In Part One, I left the Plattsburgh train station and headed south on Amtrak's The Adirondack, then west on the Lake Shore Limited to Chicago.
There, I saw Wrigley Field and the Museum of Science and Industry, then spent an afternoon touring Frank Lloyd Wright homes in nearby Oak Park. Come Monday, my wife and I hopped a subway to Union Station and continued the journey to Calilfornia.
The California Zephyr, the train that most closely replicates the route of the original Transcontinental Railroad, left precisely on time at 2 p.m. We took a diagonal course southwestward toward Omaha. Urban skyline gave way to suburbs and then the agrarian heartland. Instead of skyscrapers, grain elevators dominated trackside, with tilled fields stretching far into the distance. Crossing the Mississippi River, we left Illinois for Iowa.
Towns straddled the track, often just a block or two on each side. Names emblazoned on depots or water towers identified Mendota, Lockridge, Ottumwa and others. We ate dinner (pork chops, baked chicken, apple torte) with a couple from England in the midst of a three-week rail tour of the United States. A beautiful red and purple sunset accompanied the meal. Streetlights, blinking red traffic signals, and back-lit sky delineated cities during night travel.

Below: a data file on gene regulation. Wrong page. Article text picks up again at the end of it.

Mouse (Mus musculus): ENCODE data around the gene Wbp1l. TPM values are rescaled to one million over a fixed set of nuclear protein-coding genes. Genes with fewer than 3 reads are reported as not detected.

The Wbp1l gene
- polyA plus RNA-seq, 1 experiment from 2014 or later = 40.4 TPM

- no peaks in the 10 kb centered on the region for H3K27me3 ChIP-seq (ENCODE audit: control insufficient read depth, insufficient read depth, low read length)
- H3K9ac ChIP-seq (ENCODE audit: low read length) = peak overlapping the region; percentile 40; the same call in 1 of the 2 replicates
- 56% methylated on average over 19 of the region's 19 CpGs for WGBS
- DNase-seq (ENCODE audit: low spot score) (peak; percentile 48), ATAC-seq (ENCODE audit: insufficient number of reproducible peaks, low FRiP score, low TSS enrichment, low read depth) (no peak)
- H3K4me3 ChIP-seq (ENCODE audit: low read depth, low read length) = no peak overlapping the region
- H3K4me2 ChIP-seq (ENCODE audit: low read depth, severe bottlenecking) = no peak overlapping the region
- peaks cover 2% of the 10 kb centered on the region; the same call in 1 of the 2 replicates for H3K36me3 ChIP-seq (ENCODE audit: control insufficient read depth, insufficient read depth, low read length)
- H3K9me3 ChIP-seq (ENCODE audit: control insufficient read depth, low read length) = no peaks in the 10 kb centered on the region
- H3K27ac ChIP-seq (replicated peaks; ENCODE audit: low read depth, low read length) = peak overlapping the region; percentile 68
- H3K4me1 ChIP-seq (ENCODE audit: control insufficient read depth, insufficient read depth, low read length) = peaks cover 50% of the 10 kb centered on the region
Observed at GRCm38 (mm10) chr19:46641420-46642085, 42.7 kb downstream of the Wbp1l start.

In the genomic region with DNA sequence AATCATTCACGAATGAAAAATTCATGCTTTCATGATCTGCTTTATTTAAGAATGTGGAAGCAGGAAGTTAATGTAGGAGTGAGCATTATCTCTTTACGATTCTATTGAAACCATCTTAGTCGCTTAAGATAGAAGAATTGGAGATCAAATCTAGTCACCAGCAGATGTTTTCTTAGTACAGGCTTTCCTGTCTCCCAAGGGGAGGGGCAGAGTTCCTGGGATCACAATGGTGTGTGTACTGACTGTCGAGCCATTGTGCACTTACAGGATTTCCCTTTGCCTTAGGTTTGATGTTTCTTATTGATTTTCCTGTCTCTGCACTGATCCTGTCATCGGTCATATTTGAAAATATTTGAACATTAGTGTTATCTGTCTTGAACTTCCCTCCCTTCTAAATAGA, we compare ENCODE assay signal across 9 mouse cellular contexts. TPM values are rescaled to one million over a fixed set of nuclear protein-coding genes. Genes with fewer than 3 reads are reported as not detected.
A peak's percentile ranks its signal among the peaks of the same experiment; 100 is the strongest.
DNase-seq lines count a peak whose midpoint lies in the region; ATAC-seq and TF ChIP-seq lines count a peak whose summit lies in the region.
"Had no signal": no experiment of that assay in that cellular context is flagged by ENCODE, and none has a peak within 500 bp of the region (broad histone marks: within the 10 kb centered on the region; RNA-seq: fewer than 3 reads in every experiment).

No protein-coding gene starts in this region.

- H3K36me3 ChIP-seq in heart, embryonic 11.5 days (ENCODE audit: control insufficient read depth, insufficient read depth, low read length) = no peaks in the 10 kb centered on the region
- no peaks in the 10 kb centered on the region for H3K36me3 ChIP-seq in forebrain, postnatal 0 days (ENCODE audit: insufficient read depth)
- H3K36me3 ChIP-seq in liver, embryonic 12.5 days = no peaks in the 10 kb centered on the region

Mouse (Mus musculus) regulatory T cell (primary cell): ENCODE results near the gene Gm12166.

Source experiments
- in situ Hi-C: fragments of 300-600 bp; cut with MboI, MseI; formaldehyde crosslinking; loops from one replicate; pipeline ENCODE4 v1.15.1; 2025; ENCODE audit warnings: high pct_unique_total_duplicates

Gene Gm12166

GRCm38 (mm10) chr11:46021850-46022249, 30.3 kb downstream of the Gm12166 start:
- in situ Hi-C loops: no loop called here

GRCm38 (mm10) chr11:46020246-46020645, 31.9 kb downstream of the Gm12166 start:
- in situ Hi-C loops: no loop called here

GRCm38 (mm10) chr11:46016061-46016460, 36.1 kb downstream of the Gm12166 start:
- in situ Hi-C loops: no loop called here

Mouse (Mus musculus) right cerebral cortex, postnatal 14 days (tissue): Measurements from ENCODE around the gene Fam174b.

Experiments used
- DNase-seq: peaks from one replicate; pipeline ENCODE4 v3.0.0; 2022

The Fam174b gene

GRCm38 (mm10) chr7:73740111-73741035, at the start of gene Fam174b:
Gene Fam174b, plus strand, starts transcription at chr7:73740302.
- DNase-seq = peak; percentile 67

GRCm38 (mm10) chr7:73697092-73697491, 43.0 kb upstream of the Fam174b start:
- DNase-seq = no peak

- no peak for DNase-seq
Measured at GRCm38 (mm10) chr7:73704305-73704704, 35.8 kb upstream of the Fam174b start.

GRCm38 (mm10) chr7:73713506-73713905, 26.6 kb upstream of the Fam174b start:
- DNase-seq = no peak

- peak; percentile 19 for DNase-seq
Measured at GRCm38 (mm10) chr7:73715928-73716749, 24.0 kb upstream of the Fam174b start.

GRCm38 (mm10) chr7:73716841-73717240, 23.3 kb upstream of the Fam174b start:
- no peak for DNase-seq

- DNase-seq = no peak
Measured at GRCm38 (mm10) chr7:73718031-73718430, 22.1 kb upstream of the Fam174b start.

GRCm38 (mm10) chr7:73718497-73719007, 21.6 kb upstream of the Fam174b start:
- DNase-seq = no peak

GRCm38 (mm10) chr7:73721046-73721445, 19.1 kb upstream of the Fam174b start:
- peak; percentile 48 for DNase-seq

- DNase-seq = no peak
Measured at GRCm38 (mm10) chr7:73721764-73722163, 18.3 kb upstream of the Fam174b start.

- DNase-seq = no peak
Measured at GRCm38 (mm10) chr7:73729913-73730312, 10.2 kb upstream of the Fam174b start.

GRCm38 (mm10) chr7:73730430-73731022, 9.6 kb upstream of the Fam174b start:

Around 10:30 p.m., we crossed the Missouri River into Nebraska. In Omaha, a hotel van picked us up at the train station, and we prepared to fit all we could into our 24-hour stop.
In the midst of the havoc wreaked by the Civil War, Abraham Lincoln delivered a mandate for a railroad connecting America's Atlantic and Pacific coasts. He chose a route beginning in Council Bluffs, Iowa, across the river from Omaha. The Union Pacific Railroad was granted the franchise to build west, while the Central Pacific began in California and headed east.